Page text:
Careful readers will notice, though, that none of these breathless explanations actually contains any evidence that there’s a battle going on. They all take it as a given that one is happening and then plunge into rah-rah about how they think it should work. None of them actually define spiritual warfare in a coherent way, and there isn’t any consistent idea about what it involves or how it should be done. Conspicuously absent, as well, are any indications or signs that Christians can observe to tell whether or not their battles have been won or lost.
I want to stress here that this wasn’t the kind of language I grew up with in Christianity. This emphasis on Christians as soldiers and warriors wasn’t something I really heard before the 90s. Now it’s ubiquitous. Not a single link I saw discussed spiritual warfare in any terms but the ones I’ve mentioned here. Nobody in Christian-land is even saying “Hey, maybe this isn’t really a thing and we should concentrate on real stuff and not worry about fake battles that make us feel good but don’t accomplish anything.”
The problem, of course, is that spiritual warriors don’t have to cultivate the qualities that real ones do. One serious mark against modern fundagelical thinking is that it really doesn’t encourage much discipline, follow-through, or courage. The people in it are bullies with their strength coming from belligerence, self-delusion, and strength in numbers. That’s why their various demonstrations against the the government tend not to pull in great numbers–even when tons of Christians say they’ll be there, that’s no indication whatsoever that they will be there. At that point, embarrassed organizers have to scramble for explanations that even they don’t seem to realize raise more questions than they answer. During one of these anti-government quasi-religious demonstrations, Operation American Spring, one humiliating explanation offered for the low turnout (projections of 10-30 million people turned out to mean a few hundred, if that) was that it was a little rainy that day–because if there’s totally one thing that will stop SPIRITUAL WARRIORS FOR JESUS dead in their tracks, it’s getting their Crocs wet and their Chik-Fil-A sammiches soggy, amirite?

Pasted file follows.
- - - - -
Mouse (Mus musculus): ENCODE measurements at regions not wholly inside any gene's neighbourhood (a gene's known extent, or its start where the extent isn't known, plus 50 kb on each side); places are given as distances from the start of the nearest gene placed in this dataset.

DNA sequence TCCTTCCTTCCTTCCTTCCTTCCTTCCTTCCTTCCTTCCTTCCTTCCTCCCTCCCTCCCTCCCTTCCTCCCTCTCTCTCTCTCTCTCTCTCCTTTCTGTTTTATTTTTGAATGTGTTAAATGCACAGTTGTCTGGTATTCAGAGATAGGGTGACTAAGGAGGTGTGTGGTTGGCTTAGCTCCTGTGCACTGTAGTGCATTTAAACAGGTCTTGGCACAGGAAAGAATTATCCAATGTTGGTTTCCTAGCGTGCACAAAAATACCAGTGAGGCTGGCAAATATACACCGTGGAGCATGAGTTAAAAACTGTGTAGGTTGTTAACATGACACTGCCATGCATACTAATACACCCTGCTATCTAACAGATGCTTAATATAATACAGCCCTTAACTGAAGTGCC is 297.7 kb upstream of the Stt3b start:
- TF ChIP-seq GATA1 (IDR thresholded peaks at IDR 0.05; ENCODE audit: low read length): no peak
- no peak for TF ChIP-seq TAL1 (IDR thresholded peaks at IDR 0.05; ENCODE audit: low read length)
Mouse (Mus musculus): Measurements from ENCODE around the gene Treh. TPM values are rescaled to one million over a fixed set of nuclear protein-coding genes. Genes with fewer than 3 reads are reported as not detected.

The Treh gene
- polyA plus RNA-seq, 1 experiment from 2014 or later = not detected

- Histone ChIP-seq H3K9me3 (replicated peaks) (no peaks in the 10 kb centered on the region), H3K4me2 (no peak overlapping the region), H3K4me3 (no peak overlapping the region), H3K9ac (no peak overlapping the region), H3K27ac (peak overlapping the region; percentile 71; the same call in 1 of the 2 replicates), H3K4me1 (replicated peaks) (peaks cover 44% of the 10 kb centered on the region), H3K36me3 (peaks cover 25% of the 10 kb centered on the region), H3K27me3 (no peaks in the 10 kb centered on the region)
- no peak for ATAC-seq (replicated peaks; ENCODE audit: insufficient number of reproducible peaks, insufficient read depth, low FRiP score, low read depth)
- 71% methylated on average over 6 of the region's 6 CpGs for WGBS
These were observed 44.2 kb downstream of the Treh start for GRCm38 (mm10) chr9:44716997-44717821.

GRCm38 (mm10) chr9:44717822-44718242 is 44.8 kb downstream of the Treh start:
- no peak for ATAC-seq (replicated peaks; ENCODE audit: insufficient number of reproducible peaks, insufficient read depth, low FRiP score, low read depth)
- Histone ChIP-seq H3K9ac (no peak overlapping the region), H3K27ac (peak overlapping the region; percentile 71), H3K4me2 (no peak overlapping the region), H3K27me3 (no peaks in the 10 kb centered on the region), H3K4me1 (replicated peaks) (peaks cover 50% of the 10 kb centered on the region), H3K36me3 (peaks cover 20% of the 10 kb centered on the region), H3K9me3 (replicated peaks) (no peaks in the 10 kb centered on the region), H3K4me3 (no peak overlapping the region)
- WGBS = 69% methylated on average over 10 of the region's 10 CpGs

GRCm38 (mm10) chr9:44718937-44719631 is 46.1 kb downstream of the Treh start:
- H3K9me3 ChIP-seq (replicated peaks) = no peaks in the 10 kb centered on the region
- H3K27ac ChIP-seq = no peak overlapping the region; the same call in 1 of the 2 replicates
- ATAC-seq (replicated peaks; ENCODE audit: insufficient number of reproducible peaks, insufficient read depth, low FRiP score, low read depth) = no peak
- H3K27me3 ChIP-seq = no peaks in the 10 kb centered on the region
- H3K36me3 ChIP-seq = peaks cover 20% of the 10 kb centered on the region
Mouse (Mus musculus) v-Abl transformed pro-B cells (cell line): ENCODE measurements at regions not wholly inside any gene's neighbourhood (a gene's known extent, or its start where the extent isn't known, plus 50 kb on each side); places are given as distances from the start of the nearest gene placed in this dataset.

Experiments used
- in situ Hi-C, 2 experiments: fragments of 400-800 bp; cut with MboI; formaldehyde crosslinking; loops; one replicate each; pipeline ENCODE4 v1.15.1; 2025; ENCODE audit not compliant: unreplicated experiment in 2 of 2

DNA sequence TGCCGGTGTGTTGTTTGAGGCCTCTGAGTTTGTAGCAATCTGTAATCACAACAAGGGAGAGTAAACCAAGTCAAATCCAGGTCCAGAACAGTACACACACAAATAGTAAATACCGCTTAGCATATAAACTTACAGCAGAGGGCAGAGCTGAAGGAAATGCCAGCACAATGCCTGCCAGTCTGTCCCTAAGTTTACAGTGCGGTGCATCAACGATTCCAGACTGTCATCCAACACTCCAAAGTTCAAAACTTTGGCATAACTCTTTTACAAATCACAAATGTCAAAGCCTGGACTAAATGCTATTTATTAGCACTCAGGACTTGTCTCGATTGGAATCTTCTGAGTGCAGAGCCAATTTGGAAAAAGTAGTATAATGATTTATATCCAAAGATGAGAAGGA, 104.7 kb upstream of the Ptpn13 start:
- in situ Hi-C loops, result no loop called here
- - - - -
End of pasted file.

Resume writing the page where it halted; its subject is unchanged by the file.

In place of qualities like discipline and courage, this habit Christians have of engaging in fake imaginary battles provides other qualities that aren’t nearly as positive. Early on I observed that my peers in church were very short on follow-through and often made plans that they ignored or allowed to fall apart. If I genuinely needed help or even just a listening ear, then hopefully I needed those things at times that were convenient to my friends. I wish I’d seen a lot earlier that the people I thought had my back, the people I thought were my “tribe,” were obsessed with themselves and not in any position to extend me any help or care. I was always driving friends somewhere, but when my own car died, they vanished. I once dropped everything (on my first wedding anniversary no less) to help a friend who’d had a bad car accident hours away from home, but you can guess how many boxes she helped me lug later when I was moving. While declaring that we were a family and that we were one body in Jesus, they were also simultaneously letting me down in a hundred different ways. And I’m not mad; it’d be lame to be angry at people for not doing me favors, and they had their own things going on. I’m noting it here because this lack of discipline and follow-through is curious to see in people who claim they are warriors and soldiers.